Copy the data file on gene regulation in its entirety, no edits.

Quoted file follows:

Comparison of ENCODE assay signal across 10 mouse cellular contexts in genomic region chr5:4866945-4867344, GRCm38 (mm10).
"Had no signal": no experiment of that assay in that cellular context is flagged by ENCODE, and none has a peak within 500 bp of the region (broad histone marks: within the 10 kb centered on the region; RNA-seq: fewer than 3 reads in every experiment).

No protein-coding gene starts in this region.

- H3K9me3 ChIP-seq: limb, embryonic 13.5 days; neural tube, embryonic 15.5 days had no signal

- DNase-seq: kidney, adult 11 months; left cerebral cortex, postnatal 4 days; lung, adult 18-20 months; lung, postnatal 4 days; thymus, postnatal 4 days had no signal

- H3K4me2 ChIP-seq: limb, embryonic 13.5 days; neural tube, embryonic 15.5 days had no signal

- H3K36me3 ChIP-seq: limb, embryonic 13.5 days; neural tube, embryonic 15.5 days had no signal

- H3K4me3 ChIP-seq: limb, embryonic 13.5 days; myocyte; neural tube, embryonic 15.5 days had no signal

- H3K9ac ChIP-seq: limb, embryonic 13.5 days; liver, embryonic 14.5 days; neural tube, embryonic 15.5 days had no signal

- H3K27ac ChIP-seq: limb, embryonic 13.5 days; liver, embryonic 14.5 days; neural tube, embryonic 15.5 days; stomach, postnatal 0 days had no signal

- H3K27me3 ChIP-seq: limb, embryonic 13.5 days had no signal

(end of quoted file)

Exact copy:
Comparison of ENCODE assay signal across 10 mouse cellular contexts in genomic region chr5:4866945-4867344, GRCm38 (mm10).
"Had no signal": no experiment of that assay in that cellular context is flagged by ENCODE, and none has a peak within 500 bp of the region (broad histone marks: within the 10 kb centered on the region; RNA-seq: fewer than 3 reads in every experiment).

No protein-coding gene starts in this region.

- H3K9me3 ChIP-seq: limb, embryonic 13.5 days; neural tube, embryonic 15.5 days had no signal

- DNase-seq: kidney, adult 11 months; left cerebral cortex, postnatal 4 days; lung, adult 18-20 months; lung, postnatal 4 days; thymus, postnatal 4 days had no signal

- H3K4me2 ChIP-seq: limb, embryonic 13.5 days; neural tube, embryonic 15.5 days had no signal

- H3K36me3 ChIP-seq: limb, embryonic 13.5 days; neural tube, embryonic 15.5 days had no signal

- H3K4me3 ChIP-seq: limb, embryonic 13.5 days; myocyte; neural tube, embryonic 15.5 days had no signal

- H3K9ac ChIP-seq: limb, embryonic 13.5 days; liver, embryonic 14.5 days; neural tube, embryonic 15.5 days had no signal

- H3K27ac ChIP-seq: limb, embryonic 13.5 days; liver, embryonic 14.5 days; neural tube, embryonic 15.5 days; stomach, postnatal 0 days had no signal

- H3K27me3 ChIP-seq: limb, embryonic 13.5 days had no signal